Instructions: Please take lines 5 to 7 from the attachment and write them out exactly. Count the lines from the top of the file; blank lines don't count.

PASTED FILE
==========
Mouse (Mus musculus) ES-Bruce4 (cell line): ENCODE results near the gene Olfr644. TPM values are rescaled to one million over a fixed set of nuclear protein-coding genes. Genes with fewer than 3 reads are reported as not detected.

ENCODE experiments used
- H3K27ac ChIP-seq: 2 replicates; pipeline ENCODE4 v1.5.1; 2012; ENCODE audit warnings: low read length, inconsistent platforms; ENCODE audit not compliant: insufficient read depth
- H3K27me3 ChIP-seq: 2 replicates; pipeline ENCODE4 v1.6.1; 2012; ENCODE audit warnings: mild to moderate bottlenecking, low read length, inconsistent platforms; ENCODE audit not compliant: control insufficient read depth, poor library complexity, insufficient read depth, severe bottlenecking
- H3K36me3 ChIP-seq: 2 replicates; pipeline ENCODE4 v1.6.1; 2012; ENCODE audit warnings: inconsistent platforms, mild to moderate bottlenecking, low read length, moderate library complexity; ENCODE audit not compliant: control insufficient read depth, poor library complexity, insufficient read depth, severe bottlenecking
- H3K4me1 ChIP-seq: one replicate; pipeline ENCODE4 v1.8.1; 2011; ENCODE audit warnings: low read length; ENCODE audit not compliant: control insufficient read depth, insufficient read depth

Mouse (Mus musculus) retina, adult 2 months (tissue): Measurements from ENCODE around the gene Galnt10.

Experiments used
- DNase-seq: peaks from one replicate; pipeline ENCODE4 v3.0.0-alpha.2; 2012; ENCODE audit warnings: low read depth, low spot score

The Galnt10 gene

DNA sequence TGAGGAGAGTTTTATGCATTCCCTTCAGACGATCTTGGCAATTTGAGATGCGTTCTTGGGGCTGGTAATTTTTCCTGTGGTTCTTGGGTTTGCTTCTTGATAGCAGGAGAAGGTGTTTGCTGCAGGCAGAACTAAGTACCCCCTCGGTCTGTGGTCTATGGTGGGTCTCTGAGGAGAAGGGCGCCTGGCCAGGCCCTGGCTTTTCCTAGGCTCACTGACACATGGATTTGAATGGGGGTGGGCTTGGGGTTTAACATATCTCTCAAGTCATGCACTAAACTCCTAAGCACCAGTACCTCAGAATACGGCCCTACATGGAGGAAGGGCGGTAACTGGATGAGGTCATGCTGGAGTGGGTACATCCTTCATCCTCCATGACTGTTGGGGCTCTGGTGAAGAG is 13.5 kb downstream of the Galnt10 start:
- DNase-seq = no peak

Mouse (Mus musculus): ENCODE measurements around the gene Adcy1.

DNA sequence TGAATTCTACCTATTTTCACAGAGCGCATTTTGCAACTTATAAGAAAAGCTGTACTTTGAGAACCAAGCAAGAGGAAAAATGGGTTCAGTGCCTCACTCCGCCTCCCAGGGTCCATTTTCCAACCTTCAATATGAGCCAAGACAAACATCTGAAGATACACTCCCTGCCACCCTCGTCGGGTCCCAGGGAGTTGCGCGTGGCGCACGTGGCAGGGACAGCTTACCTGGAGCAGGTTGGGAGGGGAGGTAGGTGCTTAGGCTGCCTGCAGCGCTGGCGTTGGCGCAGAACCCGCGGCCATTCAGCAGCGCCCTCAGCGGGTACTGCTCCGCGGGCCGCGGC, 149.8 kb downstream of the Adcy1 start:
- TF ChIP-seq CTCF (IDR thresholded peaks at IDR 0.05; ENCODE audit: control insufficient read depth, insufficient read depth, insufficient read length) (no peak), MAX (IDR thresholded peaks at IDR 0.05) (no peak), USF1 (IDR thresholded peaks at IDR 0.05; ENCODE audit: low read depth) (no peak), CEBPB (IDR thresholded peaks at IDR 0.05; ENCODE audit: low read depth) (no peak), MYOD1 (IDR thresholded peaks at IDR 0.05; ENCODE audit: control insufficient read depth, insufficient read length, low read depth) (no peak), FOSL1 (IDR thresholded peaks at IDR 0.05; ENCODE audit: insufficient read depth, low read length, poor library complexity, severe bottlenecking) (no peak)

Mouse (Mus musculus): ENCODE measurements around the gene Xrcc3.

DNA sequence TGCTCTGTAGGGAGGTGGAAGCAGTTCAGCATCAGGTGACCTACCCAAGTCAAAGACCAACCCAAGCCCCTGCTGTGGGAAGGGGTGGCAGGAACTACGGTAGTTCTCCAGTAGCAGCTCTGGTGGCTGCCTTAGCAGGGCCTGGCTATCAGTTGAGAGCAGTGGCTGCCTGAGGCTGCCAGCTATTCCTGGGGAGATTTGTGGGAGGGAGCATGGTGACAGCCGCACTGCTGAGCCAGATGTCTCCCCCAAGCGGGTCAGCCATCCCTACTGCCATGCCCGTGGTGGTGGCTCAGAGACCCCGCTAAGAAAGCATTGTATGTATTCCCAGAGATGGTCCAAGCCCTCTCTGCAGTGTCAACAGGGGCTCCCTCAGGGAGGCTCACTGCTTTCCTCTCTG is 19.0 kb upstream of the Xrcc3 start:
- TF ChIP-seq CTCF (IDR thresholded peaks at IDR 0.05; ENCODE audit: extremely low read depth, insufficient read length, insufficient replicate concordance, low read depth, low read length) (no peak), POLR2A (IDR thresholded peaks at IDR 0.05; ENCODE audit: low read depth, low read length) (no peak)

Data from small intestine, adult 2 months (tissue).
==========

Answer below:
- H3K36me3 ChIP-seq: 2 replicates; pipeline ENCODE4 v1.6.1; 2012; ENCODE audit warnings: inconsistent platforms, mild to moderate bottlenecking, low read length, moderate library complexity; ENCODE audit not compliant: control insufficient read depth, poor library complexity, insufficient read depth, severe bottlenecking
- H3K4me1 ChIP-seq: one replicate; pipeline ENCODE4 v1.8.1; 2011; ENCODE audit warnings: low read length; ENCODE audit not compliant: control insufficient read depth, insufficient read depth

Mouse (Mus musculus) retina, adult 2 months (tissue): Measurements from ENCODE around the gene Galnt10.